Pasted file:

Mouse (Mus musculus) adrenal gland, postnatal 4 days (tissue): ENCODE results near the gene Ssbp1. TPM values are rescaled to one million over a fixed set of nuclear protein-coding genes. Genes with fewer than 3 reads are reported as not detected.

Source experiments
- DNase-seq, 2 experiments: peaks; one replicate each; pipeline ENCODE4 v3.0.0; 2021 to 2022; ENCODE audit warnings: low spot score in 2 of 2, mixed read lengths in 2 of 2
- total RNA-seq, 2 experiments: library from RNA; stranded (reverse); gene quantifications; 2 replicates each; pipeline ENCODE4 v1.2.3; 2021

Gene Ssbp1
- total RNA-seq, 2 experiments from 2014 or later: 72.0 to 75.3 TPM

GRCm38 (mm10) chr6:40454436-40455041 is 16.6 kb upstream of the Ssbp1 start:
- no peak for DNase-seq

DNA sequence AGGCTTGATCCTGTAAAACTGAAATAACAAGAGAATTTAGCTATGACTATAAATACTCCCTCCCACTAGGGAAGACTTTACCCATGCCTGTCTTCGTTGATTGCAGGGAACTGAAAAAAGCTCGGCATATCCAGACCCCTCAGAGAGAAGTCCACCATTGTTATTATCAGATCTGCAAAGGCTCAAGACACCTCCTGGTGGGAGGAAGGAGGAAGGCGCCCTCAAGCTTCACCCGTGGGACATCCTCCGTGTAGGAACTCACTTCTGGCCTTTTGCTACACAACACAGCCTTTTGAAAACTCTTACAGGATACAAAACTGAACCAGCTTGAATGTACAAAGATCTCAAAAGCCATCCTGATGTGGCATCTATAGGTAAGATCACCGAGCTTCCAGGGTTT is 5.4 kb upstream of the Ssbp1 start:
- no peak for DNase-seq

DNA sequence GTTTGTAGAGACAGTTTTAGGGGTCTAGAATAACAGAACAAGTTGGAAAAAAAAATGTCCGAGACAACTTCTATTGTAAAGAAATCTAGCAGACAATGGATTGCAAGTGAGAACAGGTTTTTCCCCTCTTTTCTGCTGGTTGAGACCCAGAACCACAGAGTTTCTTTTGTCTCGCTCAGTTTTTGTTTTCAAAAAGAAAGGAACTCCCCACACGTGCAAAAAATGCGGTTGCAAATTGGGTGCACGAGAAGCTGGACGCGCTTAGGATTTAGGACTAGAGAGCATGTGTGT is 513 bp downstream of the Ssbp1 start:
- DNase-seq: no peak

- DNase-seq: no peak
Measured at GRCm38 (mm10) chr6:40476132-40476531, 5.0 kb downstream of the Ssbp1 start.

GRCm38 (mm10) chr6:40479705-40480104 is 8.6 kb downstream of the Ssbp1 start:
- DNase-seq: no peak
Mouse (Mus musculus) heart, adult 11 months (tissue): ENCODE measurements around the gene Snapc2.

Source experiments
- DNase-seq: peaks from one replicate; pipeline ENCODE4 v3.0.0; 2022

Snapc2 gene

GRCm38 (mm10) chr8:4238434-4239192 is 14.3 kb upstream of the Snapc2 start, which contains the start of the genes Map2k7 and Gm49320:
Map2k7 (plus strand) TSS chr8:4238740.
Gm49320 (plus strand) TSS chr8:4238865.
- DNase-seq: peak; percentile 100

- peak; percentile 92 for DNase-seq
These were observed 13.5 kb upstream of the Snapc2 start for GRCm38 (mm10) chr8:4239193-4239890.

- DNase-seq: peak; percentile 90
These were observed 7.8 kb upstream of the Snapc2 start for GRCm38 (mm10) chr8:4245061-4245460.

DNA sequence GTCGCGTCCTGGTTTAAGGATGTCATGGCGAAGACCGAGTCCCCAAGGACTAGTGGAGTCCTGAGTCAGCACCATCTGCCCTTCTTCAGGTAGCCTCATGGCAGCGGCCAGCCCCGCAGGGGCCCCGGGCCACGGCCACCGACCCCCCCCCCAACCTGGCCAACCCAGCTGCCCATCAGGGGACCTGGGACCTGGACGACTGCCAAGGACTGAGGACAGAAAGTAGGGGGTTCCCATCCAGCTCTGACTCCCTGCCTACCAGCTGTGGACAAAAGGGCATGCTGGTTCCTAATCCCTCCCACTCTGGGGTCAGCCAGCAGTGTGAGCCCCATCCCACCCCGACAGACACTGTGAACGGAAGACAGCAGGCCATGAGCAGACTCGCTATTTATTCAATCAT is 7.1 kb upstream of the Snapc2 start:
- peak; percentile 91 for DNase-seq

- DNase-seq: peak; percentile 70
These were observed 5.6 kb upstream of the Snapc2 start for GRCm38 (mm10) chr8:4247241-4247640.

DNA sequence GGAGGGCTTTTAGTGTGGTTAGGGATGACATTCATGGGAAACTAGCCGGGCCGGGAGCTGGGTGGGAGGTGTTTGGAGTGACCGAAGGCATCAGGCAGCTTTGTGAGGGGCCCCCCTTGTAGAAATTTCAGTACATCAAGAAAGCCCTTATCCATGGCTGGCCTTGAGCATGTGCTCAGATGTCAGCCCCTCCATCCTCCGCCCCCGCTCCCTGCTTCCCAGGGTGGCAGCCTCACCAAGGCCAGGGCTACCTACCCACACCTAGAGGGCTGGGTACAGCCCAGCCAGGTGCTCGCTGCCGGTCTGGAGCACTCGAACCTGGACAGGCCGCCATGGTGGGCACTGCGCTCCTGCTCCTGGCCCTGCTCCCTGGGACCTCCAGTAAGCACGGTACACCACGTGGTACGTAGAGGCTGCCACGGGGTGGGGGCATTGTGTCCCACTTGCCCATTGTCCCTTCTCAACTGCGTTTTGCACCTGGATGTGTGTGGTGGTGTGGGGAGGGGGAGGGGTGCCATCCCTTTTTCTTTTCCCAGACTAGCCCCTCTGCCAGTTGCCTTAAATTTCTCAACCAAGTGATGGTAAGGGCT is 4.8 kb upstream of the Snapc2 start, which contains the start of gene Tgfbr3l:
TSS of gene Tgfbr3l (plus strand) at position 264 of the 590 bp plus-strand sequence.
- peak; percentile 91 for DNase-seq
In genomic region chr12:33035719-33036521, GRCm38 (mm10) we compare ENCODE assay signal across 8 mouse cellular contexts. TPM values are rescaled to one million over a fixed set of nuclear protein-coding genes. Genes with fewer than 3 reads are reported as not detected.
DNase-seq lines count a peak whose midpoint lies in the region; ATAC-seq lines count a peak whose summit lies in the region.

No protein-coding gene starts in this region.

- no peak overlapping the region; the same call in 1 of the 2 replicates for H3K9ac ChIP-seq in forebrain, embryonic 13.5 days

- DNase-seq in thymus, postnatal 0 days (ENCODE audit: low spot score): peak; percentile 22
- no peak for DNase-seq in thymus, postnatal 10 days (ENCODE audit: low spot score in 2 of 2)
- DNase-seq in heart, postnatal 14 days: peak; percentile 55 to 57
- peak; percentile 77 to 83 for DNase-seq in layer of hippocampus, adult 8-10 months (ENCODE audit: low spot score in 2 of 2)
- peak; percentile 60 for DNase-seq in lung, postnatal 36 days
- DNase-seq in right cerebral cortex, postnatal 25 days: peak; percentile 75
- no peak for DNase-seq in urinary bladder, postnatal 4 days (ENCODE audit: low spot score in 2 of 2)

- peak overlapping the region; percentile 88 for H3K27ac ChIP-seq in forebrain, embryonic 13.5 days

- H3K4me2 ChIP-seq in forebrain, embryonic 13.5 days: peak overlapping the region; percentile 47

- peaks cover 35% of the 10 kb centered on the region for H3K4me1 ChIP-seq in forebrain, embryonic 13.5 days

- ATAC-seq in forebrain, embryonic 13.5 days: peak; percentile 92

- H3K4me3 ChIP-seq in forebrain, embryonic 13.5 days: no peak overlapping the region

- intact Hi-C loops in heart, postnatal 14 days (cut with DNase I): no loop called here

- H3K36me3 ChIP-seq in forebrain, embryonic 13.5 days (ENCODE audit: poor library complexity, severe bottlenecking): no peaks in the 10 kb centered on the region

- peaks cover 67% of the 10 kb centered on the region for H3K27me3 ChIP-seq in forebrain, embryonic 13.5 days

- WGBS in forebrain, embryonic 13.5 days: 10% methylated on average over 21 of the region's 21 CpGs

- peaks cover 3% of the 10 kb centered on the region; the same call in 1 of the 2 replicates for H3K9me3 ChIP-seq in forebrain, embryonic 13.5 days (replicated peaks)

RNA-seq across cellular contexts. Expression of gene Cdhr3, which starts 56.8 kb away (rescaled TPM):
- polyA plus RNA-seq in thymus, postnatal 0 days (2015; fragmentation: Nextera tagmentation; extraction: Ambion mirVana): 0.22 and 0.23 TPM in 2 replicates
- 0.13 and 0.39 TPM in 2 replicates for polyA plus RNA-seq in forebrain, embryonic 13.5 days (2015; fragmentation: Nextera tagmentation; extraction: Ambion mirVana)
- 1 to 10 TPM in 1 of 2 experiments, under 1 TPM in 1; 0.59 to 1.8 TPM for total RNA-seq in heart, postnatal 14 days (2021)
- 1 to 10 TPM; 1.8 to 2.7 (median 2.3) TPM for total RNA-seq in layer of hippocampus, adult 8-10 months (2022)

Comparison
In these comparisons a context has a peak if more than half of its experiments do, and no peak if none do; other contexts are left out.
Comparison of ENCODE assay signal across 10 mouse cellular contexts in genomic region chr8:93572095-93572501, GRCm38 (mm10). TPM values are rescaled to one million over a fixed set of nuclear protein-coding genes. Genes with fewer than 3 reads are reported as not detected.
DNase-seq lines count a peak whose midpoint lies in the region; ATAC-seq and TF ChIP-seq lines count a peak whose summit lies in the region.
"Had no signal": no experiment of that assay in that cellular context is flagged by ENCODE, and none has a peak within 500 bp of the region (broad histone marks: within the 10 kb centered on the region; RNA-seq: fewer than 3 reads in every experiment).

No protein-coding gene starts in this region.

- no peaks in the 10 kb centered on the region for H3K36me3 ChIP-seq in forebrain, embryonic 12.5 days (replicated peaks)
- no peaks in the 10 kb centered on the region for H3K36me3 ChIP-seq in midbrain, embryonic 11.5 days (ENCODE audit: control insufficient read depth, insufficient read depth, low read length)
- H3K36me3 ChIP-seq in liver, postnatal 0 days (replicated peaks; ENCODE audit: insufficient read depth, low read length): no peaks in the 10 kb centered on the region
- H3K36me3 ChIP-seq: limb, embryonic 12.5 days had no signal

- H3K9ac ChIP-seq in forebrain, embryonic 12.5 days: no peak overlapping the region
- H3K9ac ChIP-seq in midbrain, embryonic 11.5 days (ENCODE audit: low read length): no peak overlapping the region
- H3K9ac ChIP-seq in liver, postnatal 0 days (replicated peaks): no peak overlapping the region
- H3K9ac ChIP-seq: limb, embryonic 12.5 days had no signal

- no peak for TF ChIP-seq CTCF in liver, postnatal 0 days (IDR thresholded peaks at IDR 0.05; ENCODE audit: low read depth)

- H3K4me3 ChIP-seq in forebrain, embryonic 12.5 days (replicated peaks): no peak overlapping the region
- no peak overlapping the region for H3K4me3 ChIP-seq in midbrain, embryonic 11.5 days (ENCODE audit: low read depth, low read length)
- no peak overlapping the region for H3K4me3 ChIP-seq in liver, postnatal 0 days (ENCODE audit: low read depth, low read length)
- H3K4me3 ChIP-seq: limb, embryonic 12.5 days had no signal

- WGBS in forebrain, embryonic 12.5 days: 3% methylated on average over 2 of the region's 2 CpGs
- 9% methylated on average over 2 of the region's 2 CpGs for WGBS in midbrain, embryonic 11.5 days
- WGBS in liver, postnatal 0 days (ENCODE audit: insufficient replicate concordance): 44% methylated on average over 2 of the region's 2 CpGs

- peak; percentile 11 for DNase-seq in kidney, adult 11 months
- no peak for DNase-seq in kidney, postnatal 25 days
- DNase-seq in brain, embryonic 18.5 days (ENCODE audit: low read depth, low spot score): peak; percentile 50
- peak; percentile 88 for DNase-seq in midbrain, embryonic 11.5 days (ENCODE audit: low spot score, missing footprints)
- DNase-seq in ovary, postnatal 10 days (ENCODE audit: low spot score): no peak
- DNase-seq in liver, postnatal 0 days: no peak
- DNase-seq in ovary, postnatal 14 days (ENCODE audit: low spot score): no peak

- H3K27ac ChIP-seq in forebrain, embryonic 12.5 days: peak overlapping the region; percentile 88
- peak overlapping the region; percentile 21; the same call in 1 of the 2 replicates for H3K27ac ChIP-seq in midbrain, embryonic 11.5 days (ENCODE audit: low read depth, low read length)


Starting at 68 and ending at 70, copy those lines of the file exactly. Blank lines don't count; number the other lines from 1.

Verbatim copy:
- no peaks in the 10 kb centered on the region for H3K36me3 ChIP-seq in forebrain, embryonic 12.5 days (replicated peaks)
- no peaks in the 10 kb centered on the region for H3K36me3 ChIP-seq in midbrain, embryonic 11.5 days (ENCODE audit: control insufficient read depth, insufficient read depth, low read length)
- H3K36me3 ChIP-seq in liver, postnatal 0 days (replicated peaks; ENCODE audit: insufficient read depth, low read length): no peaks in the 10 kb centered on the region